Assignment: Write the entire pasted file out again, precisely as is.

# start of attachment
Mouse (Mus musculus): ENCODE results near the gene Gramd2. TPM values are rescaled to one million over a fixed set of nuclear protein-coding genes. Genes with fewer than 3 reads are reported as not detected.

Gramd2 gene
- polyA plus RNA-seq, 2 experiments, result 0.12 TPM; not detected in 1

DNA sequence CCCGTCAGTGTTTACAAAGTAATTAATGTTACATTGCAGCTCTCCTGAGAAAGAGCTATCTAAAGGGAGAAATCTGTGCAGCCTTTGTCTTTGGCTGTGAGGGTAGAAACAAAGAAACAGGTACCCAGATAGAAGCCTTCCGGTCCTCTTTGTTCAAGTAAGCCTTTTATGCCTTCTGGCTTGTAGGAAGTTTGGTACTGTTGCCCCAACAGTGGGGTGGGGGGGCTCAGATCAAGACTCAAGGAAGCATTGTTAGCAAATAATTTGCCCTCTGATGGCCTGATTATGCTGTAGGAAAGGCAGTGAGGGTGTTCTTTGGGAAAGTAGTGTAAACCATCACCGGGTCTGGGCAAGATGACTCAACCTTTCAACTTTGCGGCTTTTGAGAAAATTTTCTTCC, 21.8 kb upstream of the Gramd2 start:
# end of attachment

Mouse (Mus musculus): ENCODE results near the gene Gramd2. TPM values are rescaled to one million over a fixed set of nuclear protein-coding genes. Genes with fewer than 3 reads are reported as not detected.

Gramd2 gene
- polyA plus RNA-seq, 2 experiments, result 0.12 TPM; not detected in 1

DNA sequence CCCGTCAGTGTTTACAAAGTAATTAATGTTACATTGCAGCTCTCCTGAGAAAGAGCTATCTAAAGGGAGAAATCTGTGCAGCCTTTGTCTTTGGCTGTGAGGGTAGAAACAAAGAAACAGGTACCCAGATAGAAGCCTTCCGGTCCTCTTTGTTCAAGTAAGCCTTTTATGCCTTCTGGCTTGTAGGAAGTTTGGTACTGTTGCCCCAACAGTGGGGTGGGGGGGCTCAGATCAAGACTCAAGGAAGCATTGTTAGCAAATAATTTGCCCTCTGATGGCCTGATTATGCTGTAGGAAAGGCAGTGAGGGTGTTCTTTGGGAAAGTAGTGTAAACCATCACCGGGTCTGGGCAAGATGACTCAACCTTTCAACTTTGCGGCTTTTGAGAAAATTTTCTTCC, 21.8 kb upstream of the Gramd2 start: